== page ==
This is an update on a previous post, Picking Winners. This update presents yet another useful nugget of anecdotal information to support my thoughts. You might want to glance through the Picking Winners post to refresh your memory on what it was all about.
As luck would have it, just last week, I got wind of news of an ex-colleague of mine who left my current company almost 4 years ago to take up a Training and Attachment Program (TAP) with EDB. Apparently, TAP has now been renamed STRAT (as if we didn't have enough of an alphabet soup of acronyms; maybe it's because of all those ex-military types who have been offered jobs in the civil service post-retirement. I got a real kick out of the cornily named PREP-UP).
I shall call this ex-colleague of mine Nama (as in Royce Nama Chocolates, the reason will be clear enough in the following paragraph).
Nama had taken up a TAP co-sponsored by EDB and Rolls-Royce for training in manufacturing and testing of solid oxide fuel cells. He spent about 2 years in Derby, UK, for this training stint. It's actually kind of hard to find information on this TAP, what with broken links and pulled press releases. This is what I could find: here, here and here.
2 years post-TAP, with the Great Recession front and center, what has happened to Nama? Well, there is no large-scale manufacturing fuel cell facility in Singapore to be sure (or else the local media would have been all over it). In fact, out of about 20 engineers that had been working in the Rolls-Royce Fuel Cells venture, all but Nama have been made redundant. He is the sole employee remaining; he reports to a supervisor in the UK (make of that what you will).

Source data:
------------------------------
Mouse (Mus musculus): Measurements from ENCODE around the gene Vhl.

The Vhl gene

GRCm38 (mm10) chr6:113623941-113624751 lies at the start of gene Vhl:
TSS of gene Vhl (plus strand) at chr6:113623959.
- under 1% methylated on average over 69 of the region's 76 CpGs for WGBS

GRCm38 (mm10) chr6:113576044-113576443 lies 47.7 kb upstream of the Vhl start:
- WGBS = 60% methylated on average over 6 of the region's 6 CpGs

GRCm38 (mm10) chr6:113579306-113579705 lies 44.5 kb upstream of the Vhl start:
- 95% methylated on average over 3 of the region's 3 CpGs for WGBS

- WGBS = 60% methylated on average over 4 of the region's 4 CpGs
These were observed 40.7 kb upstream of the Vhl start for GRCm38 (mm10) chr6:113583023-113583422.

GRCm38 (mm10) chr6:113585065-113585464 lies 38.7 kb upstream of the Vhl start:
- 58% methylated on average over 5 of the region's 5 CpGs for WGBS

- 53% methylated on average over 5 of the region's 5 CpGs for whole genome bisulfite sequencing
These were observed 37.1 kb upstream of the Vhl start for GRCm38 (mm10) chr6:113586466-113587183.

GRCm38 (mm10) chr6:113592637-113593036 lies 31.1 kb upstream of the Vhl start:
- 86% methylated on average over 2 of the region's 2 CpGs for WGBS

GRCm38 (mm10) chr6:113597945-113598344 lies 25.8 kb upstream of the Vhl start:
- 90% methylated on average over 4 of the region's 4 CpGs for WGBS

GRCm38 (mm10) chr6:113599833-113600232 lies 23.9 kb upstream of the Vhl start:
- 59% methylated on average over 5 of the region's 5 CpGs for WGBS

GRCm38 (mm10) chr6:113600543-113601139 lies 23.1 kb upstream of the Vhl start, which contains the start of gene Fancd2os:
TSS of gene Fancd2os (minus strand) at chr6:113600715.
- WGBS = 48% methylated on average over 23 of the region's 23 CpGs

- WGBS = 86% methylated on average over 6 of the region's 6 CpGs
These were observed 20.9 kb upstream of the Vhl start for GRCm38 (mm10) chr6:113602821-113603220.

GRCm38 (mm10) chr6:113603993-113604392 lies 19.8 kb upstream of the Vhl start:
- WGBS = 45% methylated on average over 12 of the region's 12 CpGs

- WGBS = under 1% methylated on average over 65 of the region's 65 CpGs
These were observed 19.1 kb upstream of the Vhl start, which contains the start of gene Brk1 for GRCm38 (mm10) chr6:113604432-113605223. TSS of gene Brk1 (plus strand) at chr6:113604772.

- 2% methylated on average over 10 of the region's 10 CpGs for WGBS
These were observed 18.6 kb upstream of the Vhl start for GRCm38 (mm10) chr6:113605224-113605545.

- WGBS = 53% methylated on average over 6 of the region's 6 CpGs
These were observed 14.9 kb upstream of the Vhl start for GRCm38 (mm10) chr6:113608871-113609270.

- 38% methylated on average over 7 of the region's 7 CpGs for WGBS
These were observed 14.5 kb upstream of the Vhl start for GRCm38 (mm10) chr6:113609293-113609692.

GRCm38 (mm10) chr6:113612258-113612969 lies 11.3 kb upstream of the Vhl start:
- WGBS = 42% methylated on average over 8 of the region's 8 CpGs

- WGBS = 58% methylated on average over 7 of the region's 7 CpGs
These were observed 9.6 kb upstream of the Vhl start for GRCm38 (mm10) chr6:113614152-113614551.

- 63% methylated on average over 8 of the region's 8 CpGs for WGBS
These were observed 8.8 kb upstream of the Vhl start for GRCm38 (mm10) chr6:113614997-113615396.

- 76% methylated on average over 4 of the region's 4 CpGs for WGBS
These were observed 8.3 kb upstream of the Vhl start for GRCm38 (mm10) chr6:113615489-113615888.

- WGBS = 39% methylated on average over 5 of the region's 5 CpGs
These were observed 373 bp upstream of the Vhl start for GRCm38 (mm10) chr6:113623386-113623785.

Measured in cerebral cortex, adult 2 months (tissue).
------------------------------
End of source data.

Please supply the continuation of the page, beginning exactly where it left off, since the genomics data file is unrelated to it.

When I heard that he was the sole remaining employee, I immediately thought of this and this. Nama isn't exactly shoddily paid (he is in fact quite well remunerated), but I speculate that perhaps the amounts that Rolls-Royce gets in government incentives more than compensate for maintaining a token fuel cell presence in Singapore (I have to reiterate, this is mere speculation on my part).
Needless to say, this hardly seems like a sustainable (sic) position for Nama. The fuel cell industry in Singapore is quite ... dead, at least for now.
[For the purpose of balance however, I have to add that Rolls-Royce does have substantial investments in the aviation industry in Singapore, and these appear to be doing ok. Well, I can't say as much on this as fuel cells as I have no inside contact information.]